"Hahn!" Saya shouted over the din in the Hydrofoil. "Hahn! Hahn!" Cold, tight fear knotted in her stomach and she felt herself succumbing to the hysteria that had haunted her since the siege began. "Oh, Light," she whispered through her tears. "We left him behind."

* * *

When they found Hahn he was seated in a small house in a chair, in one hand a small black box, and in the other, a glass of wine, cradled delicately. He was the only living creature left in Krup, save for the man standing at the head of the Wrens that filed into the house.

"Who are you?" the leader demanded.

"I have," Hahn murmured wistfully, "led a very full life. I have fought a god and lived. I have a loving wife, a wonderful son and a brilliant daughter in law. I have a grandson, who, without a doubt, is going to be one of the most intelligent men ever to live on Algo. In my spare time, I've worked to lead Algo out of the dark ages and back into the culture we had prior to the Collapse." He nodded slowly, and paused. "Do you know what I've been experimenting with lately, sir? Explosives. Wonderful tools, those, but so volatile. Think of all the destruction that could be done with enough dynamite."

The man advanced closer to Hahn. "Why are you telling me this?"

"I want you to know what I'm giving up." He dropped the wine, and the glass shattered when it struck the ground. His finger went to a small switch on the box. "I'll see you in hell." He flicked the switch.

A moment later, there was nothing left of Krup but a fireball rising into the heavens, lighting up the sky.

* * *

Justin had vanished off down the hallway, but Rika didn't move. Every bone in her body felt as if it was made of lead - she hadn't realized how exhausted she was.

"Rika…" A hand fell upon her shoulder. She started, and turned to see Tamgren. "Chaz is asleep. Daugh-Danielle says that he's slipped into a state similar to the one she observed back on the shuttle. He's really drained. How' Lant?"

"Asleep too. He was hysterical back in throne room, but he's asleep now." She shook her head. "Sometimes I forget how young he is."

"Rika, I have to talk with you. It's important."

"Go ahead."

"Not here. Come to my room with me."

Rika glanced at him in surprise. It wasn't like Tamgren to be secretive. "Please, Rika," Tamgren pleaded. "This is really important."

Rika nodded. "All right."

As Tamgren opened the door, Daughter's figure rose from a plush chair in the corner. The Android nodded politely to Rika. "How is Lant?"
"Afraid. Very afraid. How're you?"

"I am fully functional in every respect." Daughter re-seated herself. "Chaz is in his room. He is extremely fatigued."

"Yes," Rika replied absently. "Do you have any idea what happened back in the throne room? Either of you?"

Daughter looked to Tamgren. "I still do not understand," she said. Her gaze returned to Rika. "I felt nothing."

"Nothing at all?" Rika crossed the room and lowered herself into a chair. It felt so good! She didn't want to move at all. Tamgren seated himself across from her.

"Daughter claimed not to have sensed, detected, felt anything back there."

"Could it be because she is an Android?"
"I doubt I would not have detected anything untoward," Daughter interjected. "Yet you both seem to believe something out the ordinary has occurred. Perhaps I am malfunctioning. I will run a diagnostic scan." Her eyes glazed and she slumped. Rika blinked at her in surprise.

"Very abrupt, isn't she?"

Tamgren didn't even smile. "Rika, I need to talk to you. About the sword."

* * *

"For the last time, Cyborg," Takk ordered, sounding exhausted, "state your registration."

Demi sighed. "I don't understand. My name is Demi, and I am the Systems Control Android for the computer system Nurvus. I have no registration."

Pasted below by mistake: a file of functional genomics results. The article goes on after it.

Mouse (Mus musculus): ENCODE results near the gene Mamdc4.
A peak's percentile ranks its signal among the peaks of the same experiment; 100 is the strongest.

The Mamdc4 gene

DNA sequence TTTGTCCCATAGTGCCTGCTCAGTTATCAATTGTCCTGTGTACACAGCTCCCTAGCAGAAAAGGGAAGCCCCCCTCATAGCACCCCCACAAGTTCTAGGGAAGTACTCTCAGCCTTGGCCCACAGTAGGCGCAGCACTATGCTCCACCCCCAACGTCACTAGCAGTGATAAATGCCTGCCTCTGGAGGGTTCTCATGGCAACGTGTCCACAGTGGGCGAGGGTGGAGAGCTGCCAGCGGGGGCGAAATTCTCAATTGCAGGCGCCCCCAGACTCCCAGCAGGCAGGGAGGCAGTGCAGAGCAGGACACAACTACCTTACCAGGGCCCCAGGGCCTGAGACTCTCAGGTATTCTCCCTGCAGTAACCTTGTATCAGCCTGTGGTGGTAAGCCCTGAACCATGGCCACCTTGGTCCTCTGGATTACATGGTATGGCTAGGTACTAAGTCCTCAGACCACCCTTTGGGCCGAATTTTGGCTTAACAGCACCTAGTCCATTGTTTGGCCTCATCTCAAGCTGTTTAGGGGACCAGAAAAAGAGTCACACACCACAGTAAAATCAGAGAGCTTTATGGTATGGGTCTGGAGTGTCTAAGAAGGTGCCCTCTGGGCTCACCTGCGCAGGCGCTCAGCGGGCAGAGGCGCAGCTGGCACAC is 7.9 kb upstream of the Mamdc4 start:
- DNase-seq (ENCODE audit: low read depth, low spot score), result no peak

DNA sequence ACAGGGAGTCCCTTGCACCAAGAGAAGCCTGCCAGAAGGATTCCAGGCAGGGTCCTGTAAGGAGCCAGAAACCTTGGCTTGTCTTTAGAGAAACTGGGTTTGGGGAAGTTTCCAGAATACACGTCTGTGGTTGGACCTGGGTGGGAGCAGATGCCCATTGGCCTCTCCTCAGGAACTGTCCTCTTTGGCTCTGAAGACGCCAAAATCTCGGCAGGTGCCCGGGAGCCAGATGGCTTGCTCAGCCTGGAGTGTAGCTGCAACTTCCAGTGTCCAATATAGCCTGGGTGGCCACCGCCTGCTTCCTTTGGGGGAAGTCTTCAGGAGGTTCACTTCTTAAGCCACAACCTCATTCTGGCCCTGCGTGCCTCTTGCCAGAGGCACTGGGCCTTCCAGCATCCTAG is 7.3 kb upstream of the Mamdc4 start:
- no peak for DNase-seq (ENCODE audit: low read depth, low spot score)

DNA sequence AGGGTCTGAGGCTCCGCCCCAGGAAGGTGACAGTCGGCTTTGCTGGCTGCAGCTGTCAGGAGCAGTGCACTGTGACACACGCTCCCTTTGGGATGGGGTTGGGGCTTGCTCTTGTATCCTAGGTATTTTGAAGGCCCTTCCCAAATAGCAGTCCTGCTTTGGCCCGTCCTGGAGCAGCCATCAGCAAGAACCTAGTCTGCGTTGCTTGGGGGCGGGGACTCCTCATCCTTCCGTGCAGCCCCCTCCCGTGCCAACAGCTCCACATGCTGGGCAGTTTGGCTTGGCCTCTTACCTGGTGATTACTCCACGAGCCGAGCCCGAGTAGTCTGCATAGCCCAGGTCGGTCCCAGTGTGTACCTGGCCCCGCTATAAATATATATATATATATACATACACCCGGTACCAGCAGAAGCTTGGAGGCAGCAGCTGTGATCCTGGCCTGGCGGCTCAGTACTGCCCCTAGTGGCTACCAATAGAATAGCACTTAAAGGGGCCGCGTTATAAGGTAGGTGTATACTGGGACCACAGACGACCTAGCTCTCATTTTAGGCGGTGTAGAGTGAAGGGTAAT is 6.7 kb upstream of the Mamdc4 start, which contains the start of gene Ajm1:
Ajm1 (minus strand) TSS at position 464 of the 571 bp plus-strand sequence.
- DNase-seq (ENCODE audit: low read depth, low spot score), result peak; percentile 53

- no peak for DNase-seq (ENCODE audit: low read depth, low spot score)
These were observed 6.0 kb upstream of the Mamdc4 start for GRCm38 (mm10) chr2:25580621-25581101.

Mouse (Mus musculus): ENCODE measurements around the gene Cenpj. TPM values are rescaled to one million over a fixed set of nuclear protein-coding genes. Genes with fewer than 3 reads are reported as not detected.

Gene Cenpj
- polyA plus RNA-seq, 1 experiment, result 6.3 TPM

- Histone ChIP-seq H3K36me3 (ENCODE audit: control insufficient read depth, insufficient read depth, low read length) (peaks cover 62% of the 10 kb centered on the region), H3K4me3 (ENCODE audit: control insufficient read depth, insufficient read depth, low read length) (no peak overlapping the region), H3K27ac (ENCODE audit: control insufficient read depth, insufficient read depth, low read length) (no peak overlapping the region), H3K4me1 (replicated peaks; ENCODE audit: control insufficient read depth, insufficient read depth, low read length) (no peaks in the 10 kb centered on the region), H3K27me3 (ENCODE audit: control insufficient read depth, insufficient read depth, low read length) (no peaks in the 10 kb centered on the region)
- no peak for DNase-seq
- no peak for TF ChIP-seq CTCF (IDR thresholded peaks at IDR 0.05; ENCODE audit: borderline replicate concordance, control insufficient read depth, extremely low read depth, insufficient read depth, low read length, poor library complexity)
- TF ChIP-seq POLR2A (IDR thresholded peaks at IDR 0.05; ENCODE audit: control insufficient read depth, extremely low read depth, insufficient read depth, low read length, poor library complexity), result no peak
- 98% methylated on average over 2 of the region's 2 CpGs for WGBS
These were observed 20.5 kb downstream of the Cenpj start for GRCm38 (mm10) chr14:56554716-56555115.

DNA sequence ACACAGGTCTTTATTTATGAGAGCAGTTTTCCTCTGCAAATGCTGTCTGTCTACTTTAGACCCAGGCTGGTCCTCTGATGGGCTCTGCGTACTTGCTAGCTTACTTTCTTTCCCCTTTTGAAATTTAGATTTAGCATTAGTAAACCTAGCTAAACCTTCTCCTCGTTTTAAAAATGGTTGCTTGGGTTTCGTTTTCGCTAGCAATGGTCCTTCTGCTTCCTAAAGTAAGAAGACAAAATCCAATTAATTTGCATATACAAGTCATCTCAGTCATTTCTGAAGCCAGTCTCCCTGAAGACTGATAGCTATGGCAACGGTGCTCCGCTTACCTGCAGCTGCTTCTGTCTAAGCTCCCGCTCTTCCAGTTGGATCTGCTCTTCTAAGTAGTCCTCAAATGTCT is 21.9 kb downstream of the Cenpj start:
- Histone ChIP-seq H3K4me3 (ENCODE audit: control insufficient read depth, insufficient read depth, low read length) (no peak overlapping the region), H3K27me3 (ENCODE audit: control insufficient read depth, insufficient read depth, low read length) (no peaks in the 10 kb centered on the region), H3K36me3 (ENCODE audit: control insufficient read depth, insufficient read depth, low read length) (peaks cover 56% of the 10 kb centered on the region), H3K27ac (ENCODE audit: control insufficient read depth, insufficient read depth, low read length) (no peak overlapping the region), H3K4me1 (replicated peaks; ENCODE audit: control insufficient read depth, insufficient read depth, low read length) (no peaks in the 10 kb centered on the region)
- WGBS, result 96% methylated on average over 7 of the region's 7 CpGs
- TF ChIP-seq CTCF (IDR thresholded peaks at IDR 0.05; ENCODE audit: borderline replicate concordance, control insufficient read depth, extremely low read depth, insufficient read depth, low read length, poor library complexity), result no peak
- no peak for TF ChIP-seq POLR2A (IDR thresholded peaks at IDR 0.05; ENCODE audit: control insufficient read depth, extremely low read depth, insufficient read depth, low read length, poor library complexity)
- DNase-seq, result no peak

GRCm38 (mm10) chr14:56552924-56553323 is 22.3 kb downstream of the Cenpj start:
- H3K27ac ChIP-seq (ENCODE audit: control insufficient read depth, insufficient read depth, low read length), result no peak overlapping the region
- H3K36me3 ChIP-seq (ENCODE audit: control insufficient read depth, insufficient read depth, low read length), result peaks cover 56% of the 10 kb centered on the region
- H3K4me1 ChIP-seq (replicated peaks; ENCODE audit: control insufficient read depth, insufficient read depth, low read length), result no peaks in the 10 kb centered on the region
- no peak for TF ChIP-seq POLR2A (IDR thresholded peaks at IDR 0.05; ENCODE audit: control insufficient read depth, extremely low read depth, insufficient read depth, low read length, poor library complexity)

"Perhaps it's a new model," Aryal offered from the corner of the small, dark room. Demi stood across from them, in the sights of the blaster that Takk held almost casually in his grip. She didn't doubt the man's aim, though. "Maybe Central Tower has developed a new system."

Takk shook his head. "Unlikely, unless they've kept this thing secret for three hundred years. According to our scans, that's how old it is. The Wren is over a thousand years old, but barely matches our schematics for that time period, let alone today. They're both very odd." He sighed. "I never trusted Cyborgs anyway, and I especially don't trust strange ones. Let's just ship them to the Central Tower and be done with it. They're Tareela's business, Commander, not ours."

Aryal nodded. "We're not accomplishing anything. Have some transportation ready for tomorrow morning. I just want these two out of my sight."

* * *

"Ahh, Justin. Come in and sit down." Tareela gestured to a chair across from her. Her chambers were empty and no one was around, except for the guards outside the doorway. "Tell me everything you know about these strangers. What of the Bearer?"
Justin seated himself and sighed. "He doesn't know about the Sword, Queen, or what the Bearer is. None of them do. And they don't think of themselves as Alisans. I think they may be from one of the planets."

"How would they have gotten aboard?"
Justin shrugged. "We know they have at least some shuttlecraft available to them - we've seen the cruiser and the two probes since we entered the star system, and Zelan is and Kuran was in good repair, for all that they've been around since before the Dying. They could have transporting facilities somewhere."

"You didn't probe them?"
"I tried, but they don't seem to be sure about it either. The two younger boys are both guilty about something, though."

Tareela sighed. "Anything else?"

"The woman, Danielle Vahal, is very difficult for me to probe. Impossible, actually. She may have some sort of telepathic defense. I could assign a full Layan to watch her, if you'd like."

Shaking her head, Tareela made a dismissive gesture. "It's of no moment, Justin. Not yet. What do you know about the freak-child? This Rika?"

Justin flinched. Under the rules of honor, she couldn't question his right to Grant Honor the way he had done, but she could certainly try to get him to admit his reasons. "Nothing, my Queen."